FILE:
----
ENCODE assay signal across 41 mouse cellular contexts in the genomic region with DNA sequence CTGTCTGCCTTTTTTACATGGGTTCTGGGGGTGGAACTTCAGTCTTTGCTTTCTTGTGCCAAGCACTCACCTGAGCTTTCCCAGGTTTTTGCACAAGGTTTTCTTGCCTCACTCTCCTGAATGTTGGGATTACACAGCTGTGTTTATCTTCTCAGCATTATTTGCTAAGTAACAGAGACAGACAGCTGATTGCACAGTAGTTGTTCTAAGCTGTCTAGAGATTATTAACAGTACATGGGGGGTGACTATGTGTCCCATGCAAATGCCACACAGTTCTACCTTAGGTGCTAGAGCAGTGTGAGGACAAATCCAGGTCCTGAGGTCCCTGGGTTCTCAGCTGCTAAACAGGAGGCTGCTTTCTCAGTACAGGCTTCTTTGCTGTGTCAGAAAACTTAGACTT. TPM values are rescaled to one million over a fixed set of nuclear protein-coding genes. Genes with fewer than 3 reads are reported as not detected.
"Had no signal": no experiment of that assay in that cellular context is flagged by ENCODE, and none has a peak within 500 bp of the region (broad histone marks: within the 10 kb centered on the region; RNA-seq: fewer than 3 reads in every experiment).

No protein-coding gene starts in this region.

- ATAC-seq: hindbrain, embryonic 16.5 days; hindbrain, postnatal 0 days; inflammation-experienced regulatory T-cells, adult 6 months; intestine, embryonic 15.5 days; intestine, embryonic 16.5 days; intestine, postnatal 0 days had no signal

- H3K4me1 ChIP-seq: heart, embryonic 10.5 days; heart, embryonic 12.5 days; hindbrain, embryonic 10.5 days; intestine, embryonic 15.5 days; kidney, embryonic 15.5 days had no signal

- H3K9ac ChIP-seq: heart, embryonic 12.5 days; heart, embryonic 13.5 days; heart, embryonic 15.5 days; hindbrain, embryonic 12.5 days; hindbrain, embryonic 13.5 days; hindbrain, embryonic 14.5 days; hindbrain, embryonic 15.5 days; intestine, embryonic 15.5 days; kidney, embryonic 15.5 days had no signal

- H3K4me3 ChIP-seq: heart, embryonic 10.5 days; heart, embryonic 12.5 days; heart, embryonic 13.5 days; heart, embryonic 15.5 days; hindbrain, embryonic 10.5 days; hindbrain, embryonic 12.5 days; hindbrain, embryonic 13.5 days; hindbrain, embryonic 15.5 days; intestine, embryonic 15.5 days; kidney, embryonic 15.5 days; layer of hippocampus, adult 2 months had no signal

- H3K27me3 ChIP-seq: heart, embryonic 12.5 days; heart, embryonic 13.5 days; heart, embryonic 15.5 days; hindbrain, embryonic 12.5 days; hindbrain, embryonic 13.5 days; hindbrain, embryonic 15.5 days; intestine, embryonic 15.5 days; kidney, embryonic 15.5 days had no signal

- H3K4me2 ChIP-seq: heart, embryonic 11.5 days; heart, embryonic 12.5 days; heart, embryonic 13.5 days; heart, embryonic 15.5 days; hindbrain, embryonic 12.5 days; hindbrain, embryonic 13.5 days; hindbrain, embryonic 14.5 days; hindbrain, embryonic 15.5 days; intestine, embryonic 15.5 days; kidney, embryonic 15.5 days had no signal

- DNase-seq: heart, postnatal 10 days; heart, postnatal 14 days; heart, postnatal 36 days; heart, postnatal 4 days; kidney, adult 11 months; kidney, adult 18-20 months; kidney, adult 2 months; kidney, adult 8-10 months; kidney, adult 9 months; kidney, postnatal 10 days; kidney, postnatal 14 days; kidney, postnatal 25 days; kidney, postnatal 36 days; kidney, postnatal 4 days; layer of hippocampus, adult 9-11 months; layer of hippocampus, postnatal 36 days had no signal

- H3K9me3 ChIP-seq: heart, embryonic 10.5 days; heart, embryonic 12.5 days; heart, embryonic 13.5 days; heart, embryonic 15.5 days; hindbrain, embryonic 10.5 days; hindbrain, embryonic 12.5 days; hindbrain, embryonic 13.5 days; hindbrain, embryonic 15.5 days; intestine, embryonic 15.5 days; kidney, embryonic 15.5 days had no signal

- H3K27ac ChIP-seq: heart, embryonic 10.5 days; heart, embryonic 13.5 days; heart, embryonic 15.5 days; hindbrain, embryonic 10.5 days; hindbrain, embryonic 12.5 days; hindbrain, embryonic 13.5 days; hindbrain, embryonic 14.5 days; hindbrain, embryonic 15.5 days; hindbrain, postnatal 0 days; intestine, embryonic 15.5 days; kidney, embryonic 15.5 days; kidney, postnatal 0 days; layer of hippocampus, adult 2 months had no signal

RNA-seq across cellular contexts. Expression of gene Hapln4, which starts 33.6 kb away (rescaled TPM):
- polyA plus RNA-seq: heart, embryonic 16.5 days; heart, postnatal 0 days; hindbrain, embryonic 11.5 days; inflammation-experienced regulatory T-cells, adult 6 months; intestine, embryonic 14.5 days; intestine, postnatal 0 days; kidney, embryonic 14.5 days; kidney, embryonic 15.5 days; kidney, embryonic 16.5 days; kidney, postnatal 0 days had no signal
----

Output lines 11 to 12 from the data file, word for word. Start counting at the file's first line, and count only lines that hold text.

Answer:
- H3K9me3 ChIP-seq: heart, embryonic 10.5 days; heart, embryonic 12.5 days; heart, embryonic 13.5 days; heart, embryonic 15.5 days; hindbrain, embryonic 10.5 days; hindbrain, embryonic 12.5 days; hindbrain, embryonic 13.5 days; hindbrain, embryonic 15.5 days; intestine, embryonic 15.5 days; kidney, embryonic 15.5 days had no signal

- H3K27ac ChIP-seq: heart, embryonic 10.5 days; heart, embryonic 13.5 days; heart, embryonic 15.5 days; hindbrain, embryonic 10.5 days; hindbrain, embryonic 12.5 days; hindbrain, embryonic 13.5 days; hindbrain, embryonic 14.5 days; hindbrain, embryonic 15.5 days; hindbrain, postnatal 0 days; intestine, embryonic 15.5 days; kidney, embryonic 15.5 days; kidney, postnatal 0 days; layer of hippocampus, adult 2 months had no signal